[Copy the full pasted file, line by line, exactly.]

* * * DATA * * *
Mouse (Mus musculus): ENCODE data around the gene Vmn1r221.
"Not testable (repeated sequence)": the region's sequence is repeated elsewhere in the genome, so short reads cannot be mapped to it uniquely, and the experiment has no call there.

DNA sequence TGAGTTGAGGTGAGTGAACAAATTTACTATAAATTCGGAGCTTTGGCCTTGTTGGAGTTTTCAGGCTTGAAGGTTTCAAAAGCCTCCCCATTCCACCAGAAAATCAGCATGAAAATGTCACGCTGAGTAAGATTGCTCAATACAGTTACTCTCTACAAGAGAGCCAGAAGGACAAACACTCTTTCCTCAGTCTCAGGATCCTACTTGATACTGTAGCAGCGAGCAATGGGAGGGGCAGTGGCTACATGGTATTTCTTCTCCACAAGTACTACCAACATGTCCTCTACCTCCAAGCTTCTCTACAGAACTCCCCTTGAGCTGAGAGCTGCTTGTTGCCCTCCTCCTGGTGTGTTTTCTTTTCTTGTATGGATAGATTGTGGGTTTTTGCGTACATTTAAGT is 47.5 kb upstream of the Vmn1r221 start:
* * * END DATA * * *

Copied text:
Mouse (Mus musculus): ENCODE data around the gene Vmn1r221.
"Not testable (repeated sequence)": the region's sequence is repeated elsewhere in the genome, so short reads cannot be mapped to it uniquely, and the experiment has no call there.

DNA sequence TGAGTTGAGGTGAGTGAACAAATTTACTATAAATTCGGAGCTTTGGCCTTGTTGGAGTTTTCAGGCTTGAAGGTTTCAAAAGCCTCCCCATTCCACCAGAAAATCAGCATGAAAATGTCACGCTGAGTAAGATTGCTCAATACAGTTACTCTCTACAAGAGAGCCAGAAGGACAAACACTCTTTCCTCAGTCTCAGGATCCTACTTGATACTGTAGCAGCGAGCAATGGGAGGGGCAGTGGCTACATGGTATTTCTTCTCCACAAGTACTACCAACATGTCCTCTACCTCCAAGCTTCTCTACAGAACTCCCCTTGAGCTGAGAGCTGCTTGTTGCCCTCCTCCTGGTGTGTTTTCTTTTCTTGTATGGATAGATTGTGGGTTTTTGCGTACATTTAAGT is 47.5 kb upstream of the Vmn1r221 start: